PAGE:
Many of the fans who booed and jeered Contador when he was introduced to the crowd at the teams presentation two days before might have considered his bad luck some sort of justice for his positive drugs test at this race last year – a case still to be resolved. But most would probably still prefer to see Contador given a run for his money in the mountains by the Schleck brothers this year rather than him falling behind due to misfortune.
So while Wiggins has gained a massive 1-14 on rival Contador, he’s by no means the only one who will now be looking to capitalise. Here’s how Wiggins, and the rest of the riders fighting it out for the general classification, sit going into stage two’s team time trial in Les Essarts.
Bradley Wiggins (Sky): 50th overall, six seconds behind Gilbert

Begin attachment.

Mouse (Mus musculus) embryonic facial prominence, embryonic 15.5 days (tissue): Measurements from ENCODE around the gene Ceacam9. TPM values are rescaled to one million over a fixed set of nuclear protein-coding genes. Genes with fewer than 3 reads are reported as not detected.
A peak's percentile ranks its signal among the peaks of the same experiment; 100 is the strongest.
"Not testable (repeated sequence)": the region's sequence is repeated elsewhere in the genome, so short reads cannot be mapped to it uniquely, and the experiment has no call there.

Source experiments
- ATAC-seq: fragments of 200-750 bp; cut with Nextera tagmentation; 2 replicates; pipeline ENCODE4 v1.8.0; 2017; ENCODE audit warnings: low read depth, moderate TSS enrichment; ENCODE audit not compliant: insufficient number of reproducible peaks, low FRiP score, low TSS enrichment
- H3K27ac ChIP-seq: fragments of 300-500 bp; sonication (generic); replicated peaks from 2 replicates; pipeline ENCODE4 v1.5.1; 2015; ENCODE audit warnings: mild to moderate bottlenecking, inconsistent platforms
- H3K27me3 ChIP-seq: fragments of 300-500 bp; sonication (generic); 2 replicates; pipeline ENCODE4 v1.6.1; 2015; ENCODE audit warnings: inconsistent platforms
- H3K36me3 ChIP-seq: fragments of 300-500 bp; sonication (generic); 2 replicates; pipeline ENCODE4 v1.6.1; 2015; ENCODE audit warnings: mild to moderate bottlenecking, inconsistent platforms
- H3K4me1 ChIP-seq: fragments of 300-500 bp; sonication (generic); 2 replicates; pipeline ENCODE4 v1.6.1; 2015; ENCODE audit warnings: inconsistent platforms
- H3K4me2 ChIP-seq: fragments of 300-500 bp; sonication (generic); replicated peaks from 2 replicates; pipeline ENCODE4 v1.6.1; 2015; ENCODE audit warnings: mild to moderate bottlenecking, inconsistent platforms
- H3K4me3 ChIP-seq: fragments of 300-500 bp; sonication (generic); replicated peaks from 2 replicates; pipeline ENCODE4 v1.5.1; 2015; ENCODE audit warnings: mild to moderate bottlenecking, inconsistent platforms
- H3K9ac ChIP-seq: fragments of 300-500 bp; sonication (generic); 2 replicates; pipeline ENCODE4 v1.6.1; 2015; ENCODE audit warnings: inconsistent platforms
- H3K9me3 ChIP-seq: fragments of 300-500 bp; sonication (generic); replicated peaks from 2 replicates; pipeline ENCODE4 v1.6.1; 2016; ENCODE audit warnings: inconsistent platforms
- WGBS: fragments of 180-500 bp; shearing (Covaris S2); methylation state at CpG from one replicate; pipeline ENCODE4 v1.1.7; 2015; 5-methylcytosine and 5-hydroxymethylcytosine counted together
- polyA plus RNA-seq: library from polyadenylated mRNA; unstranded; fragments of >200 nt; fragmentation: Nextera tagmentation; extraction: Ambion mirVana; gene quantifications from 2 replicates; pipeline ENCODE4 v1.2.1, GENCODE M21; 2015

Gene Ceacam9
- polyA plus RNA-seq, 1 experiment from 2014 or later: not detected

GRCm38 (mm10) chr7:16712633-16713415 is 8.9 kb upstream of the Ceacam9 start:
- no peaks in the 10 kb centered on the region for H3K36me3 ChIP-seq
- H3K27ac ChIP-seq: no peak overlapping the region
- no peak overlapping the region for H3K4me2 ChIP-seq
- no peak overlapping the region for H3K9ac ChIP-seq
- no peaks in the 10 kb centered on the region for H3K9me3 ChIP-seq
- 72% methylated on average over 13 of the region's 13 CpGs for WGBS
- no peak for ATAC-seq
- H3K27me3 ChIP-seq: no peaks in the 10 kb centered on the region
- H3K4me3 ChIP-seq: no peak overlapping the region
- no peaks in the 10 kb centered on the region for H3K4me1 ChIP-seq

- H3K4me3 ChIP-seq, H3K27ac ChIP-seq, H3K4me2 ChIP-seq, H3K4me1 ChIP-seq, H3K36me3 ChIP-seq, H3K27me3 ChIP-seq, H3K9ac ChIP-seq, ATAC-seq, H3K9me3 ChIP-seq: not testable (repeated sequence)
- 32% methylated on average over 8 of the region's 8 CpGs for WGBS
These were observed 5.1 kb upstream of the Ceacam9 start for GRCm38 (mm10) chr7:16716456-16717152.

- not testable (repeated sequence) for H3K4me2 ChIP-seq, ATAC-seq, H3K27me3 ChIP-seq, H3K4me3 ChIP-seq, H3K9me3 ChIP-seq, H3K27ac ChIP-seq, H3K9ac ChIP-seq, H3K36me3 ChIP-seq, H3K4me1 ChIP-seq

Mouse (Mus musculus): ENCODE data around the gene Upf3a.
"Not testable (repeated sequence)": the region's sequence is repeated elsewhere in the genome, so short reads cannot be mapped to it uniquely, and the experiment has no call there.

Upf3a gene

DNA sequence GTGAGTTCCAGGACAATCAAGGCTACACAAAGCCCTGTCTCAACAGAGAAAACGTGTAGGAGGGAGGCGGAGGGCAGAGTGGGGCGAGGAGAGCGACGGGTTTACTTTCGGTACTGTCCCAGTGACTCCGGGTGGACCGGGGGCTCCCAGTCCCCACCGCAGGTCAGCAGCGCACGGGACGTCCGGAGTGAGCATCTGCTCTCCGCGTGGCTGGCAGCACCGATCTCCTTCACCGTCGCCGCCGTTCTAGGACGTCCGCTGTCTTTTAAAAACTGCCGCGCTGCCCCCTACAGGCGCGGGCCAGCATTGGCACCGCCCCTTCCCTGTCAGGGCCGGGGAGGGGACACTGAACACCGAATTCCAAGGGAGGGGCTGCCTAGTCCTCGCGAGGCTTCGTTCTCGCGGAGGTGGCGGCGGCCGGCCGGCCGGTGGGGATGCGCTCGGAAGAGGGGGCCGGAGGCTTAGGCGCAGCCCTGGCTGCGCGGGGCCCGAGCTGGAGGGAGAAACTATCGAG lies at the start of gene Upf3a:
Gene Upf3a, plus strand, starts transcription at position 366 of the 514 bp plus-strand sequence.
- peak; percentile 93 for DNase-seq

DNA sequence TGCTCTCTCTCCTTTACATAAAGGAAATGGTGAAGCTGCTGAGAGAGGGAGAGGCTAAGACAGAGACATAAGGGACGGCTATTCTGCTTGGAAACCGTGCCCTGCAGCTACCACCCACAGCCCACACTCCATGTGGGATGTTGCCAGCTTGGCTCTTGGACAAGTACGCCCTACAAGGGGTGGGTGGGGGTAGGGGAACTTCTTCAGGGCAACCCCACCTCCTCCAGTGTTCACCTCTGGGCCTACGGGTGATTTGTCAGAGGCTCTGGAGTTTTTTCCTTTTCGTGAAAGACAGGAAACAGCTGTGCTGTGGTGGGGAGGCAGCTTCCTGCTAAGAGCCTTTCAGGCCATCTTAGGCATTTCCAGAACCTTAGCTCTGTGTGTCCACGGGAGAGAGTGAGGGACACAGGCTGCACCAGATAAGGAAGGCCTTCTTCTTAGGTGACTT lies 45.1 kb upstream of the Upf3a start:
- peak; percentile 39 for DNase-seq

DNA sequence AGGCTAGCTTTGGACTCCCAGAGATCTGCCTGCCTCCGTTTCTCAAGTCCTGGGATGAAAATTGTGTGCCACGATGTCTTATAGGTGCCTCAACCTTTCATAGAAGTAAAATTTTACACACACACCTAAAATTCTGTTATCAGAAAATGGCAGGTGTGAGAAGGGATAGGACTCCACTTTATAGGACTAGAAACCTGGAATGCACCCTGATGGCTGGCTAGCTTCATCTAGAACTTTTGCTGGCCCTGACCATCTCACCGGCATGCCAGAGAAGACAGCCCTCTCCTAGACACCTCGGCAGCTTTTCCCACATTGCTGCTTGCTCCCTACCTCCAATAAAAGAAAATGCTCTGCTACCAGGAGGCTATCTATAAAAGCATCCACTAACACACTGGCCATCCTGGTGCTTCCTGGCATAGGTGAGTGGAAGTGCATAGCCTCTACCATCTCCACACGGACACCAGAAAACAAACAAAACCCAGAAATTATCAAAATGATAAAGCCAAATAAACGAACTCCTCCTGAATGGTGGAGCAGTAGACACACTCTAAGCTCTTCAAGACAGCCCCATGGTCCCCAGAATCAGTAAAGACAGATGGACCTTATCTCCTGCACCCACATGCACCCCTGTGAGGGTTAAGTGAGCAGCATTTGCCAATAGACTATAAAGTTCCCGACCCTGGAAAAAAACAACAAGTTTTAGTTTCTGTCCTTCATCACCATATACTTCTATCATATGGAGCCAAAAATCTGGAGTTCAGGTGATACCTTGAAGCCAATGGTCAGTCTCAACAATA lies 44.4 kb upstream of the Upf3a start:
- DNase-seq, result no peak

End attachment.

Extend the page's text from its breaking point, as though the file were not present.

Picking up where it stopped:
Wiggins avoided the first crash that delayed Contador, but was held up in the second just ahead of the start of the final climb. Because it came inside the last three kilometres of the stage, the rules state that riders involved or delayed by a crash that close to the stage finish are given the same time as the group they were part of at the time of the crash.
Alberto Contador (Saxo Bank-SunGard): 82nd overall, 1-20 behind Gilbert
Contador got caught behind the first crash with nine kilometres to go, and ended the stage 1-20 behind winner Philippe Gilbert, and now sits 1-14 behind principal rivals such as Andy Schleck, Frank Schleck and Ivan Basso.
Jurgen Van Den Broeck (Omega Pharma): 5th overall, six secs behind Gilbert
The second-best placed GC contender after Cadel Evans, Van Den Broeck powered up the climb to take fifth on the stage, and will be looking to build on that confidence-inspiring performance in the coming weeks in the hope of bettering his fifth place overall of last year. Once team-mate Gilbert has done his thing during this first week, Van Den Broeck can also look forward to being on the receiving end of help from surely the most deluxe domestique going.
Alexandre Vinokourov (Astana): 17th overall, six secs behind Gilbert